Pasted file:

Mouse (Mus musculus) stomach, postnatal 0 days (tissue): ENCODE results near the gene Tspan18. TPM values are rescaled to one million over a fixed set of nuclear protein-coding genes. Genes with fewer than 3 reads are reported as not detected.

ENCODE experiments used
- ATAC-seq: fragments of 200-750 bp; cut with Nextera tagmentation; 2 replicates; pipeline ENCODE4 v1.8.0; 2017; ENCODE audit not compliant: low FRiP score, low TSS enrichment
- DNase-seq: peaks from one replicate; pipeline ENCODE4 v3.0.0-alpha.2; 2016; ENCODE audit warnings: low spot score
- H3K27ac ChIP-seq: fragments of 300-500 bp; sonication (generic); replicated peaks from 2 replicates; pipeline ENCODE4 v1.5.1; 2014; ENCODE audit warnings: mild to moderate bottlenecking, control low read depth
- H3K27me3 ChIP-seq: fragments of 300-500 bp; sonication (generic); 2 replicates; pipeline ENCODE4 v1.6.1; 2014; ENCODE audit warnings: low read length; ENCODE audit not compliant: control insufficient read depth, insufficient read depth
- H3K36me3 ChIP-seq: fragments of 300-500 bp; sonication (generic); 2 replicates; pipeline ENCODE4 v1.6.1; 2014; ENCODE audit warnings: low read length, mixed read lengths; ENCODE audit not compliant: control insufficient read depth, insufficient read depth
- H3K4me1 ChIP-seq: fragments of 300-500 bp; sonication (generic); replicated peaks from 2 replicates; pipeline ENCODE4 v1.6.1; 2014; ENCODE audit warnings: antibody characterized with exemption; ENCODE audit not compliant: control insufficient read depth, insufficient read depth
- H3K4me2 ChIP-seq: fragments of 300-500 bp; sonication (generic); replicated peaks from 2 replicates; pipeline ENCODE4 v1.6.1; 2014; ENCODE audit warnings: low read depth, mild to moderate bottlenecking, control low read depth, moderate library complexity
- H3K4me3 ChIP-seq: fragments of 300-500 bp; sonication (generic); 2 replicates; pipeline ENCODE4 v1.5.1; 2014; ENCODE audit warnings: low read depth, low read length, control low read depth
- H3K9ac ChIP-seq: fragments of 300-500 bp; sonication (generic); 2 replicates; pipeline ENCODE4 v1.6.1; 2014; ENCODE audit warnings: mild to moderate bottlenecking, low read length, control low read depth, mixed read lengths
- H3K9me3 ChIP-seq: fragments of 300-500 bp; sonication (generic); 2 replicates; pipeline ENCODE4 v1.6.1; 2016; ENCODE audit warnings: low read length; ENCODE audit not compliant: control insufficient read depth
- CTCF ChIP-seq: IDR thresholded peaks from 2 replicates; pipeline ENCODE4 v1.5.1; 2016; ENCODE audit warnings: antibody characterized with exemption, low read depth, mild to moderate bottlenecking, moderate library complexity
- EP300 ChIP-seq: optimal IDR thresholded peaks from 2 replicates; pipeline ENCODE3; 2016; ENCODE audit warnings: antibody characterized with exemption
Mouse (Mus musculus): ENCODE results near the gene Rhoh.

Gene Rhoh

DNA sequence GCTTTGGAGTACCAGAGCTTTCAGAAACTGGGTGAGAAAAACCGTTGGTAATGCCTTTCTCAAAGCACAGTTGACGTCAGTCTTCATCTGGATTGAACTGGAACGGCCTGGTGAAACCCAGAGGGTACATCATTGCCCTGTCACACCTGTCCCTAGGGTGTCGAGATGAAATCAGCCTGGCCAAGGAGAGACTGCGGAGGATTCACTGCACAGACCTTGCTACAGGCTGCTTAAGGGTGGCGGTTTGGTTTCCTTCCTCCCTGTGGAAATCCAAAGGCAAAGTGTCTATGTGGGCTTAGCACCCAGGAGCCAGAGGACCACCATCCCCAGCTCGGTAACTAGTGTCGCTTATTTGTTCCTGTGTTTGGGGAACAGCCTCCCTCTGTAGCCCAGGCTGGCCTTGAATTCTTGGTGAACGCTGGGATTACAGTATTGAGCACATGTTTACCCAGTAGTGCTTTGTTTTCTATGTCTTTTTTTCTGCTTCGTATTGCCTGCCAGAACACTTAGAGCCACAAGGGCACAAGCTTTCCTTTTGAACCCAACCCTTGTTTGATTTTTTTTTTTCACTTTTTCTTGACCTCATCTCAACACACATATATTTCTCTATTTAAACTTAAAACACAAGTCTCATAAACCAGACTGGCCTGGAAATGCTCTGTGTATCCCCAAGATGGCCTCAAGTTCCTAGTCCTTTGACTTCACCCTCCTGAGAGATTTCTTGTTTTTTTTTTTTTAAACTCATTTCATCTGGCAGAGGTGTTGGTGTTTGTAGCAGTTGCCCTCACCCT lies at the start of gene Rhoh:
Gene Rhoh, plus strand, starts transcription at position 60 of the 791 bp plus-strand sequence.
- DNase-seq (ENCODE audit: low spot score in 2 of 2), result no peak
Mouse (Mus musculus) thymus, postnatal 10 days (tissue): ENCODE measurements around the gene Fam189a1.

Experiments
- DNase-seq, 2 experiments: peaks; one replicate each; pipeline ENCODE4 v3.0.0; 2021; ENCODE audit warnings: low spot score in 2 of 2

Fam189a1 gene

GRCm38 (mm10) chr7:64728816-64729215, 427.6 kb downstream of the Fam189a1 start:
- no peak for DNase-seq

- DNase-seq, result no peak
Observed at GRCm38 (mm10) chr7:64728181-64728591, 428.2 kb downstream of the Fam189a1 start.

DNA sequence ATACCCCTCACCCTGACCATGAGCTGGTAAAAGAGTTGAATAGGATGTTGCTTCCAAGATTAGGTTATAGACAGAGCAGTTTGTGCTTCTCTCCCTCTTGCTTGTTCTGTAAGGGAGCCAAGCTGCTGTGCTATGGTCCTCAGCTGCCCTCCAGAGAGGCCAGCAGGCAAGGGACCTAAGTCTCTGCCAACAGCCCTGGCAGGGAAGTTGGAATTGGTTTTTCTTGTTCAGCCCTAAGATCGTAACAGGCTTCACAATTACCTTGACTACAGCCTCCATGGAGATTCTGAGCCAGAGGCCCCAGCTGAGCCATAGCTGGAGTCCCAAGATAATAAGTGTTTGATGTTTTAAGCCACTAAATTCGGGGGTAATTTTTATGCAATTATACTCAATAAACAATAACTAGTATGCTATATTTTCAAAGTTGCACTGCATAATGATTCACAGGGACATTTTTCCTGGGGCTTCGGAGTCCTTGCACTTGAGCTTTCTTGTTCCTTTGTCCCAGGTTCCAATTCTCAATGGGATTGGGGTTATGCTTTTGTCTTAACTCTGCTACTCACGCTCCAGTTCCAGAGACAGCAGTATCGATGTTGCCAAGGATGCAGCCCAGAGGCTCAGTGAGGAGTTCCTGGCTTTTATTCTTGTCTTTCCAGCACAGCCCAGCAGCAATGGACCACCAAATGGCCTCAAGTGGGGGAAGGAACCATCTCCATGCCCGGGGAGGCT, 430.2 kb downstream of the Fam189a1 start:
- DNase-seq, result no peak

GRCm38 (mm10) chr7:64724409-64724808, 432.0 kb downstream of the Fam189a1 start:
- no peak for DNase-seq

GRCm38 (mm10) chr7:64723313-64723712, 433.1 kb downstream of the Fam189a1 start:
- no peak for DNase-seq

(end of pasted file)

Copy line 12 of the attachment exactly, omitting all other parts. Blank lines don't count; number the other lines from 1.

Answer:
- H3K9me3 ChIP-seq: fragments of 300-500 bp; sonication (generic); 2 replicates; pipeline ENCODE4 v1.6.1; 2016; ENCODE audit warnings: low read length; ENCODE audit not compliant: control insufficient read depth